Masks aside, dystopian undertones are not new to the fashion industry and seem to be once more on the rise this season. Marine Serre has displayed post-apocalyptic sceneries and themes since her 2019 show where the Paris-based designer’s signature crescent moon was embossed on a black anti-pollution mask.

Marine Serre Coronavirus Mask Screen Shot Magazine

To accompany the doomsday gear, the brand collaborated with 3D artists Rick Farin and Claire Cochran of Actual Objects to bring forth creepily clairvoyant social commentary. The recent SS20 campaign video titled Marée Noire, which means ‘oil spill’ in French, features AI models in a 4-part story juxtaposing industrialisation and the effect it has on our environment in a dystopian realm. The artistry of this short film, like the clothing, is beautiful, however, I cannot help but question the purpose of aestheticising the dystopia beyond branding. I feel a frustrating ambivalence when watching an upcycled Marin Serre t-shirt retail for $508, making me wonder if these dystopian dreamworlds operate in their own economic realm.

Although Marine Serre is no longer affiliated with Balenciaga, the two brands shared very similar visions this season. Also released in February, the house’s Summer 2020 campaign video made waves for its uncanny social commentary and recurring questions such as: “Where is all the water going?” On brand with a politically-charged Spring 2020 RTW collection, the four minute faux newscast has irked me for similar reasons to the Marine Serre campaign.

The apocalyptic chic video addresses a variety of uneasy social issues from climate change and motor over-population to electoral politics. The dubbed mouths of the designer-clad news reporters suggest corporate control of the media. Most people have described the concept and the video as ‘cool’ but despite my enjoyment, the performance of social awareness does not translate into action. While yes, Balenciaga is holding a mirror up to the weirdness of the current social climate, this mirror allows the gaze to be diverted from the ones that are profiting.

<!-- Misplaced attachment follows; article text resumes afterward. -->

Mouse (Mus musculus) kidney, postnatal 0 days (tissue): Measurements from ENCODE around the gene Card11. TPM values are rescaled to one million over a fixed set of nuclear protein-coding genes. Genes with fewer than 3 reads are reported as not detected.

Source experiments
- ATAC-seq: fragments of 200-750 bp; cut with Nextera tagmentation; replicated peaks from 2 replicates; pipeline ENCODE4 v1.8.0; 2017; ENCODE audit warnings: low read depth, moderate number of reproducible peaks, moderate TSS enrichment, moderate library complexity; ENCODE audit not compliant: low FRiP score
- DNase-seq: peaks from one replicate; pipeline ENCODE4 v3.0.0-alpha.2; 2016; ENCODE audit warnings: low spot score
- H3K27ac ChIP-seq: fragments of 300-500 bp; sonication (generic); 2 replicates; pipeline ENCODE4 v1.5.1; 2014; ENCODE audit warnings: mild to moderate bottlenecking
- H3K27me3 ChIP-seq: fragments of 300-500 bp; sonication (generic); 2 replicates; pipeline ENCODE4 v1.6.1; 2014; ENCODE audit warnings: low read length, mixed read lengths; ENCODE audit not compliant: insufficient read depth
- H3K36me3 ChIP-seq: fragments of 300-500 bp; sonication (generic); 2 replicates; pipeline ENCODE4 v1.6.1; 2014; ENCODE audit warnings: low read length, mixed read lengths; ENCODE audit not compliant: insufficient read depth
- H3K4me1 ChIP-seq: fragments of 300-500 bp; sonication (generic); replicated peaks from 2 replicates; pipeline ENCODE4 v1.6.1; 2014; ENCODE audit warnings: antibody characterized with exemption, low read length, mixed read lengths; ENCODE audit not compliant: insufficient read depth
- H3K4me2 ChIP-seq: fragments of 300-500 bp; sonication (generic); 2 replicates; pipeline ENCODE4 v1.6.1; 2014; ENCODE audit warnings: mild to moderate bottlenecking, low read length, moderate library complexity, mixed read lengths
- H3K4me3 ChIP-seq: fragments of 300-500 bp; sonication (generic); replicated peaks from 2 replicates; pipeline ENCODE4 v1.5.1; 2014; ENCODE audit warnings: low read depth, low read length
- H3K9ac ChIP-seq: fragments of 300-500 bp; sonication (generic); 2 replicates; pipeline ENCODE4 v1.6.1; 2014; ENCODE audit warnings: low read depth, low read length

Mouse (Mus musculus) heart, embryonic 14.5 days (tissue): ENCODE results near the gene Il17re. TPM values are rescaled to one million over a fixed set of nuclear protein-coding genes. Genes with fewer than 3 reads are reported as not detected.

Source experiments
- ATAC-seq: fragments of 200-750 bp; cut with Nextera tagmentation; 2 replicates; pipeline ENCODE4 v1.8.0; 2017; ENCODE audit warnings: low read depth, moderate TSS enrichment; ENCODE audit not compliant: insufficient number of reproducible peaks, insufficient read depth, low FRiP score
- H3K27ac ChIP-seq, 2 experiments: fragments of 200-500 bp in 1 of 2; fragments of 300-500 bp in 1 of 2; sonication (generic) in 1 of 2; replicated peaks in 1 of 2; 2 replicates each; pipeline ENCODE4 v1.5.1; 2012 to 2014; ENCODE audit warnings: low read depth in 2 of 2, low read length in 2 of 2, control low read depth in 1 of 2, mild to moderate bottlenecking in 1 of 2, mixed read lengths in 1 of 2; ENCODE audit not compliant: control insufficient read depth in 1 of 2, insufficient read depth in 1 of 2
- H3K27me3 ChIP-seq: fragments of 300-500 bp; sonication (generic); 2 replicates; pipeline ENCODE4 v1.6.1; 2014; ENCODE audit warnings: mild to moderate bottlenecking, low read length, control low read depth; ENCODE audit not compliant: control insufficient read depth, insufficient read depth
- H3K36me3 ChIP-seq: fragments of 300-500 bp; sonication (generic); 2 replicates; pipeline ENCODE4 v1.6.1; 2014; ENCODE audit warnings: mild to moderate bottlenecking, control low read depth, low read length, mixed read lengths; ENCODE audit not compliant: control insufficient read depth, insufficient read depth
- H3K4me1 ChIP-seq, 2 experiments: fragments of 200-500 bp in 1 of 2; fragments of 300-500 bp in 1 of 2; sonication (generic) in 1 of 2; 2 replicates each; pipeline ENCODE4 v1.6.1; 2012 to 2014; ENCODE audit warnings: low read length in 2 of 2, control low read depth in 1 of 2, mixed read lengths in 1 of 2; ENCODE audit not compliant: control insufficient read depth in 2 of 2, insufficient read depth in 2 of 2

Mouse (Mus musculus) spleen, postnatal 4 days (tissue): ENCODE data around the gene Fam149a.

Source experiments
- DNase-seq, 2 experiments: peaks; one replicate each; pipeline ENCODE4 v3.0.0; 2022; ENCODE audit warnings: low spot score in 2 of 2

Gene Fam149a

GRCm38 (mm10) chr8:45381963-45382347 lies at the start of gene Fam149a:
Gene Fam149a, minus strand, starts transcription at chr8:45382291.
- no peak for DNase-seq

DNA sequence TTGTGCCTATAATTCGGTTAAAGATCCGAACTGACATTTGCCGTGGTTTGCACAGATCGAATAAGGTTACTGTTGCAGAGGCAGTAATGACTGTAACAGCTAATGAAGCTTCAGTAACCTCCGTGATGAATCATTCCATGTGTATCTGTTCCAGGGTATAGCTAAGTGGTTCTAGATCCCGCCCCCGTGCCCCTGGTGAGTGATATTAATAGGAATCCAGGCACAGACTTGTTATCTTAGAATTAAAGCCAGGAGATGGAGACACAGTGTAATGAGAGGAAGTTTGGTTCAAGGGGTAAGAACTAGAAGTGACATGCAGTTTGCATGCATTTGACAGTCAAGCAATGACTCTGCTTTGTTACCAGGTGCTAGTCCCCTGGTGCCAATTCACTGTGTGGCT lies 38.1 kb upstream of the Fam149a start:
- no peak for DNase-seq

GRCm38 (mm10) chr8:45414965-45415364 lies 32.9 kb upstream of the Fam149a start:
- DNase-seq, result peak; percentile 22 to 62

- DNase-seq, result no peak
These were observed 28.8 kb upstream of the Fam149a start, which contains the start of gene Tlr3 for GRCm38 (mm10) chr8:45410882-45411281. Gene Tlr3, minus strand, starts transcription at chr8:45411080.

People shouldn’t have to stop weaving sociopolitical issues into their work because the basis of culture revolves around seeking to understand through an aesthetic sense. Yet, I think there is a level of appropriation that must be extended to hold industries and high-power individuals accountable. I am tired of seeing powerful people produce watered-down trauma-porn that does not translate into direct activism. This boils down to my distaste for the neo-liberal tactic of putting the responsibility on the consumer.

Given that the fashion industry is the third largest user of water globally, Balenciaga should have some idea of where all the water used in its impressive last runway is going. As individuals, the best that we can do is consciously consume and try to hold businesses accountable. And maybe, if you’re thinking about buying a 3-figure mask, consider who that money could help instead.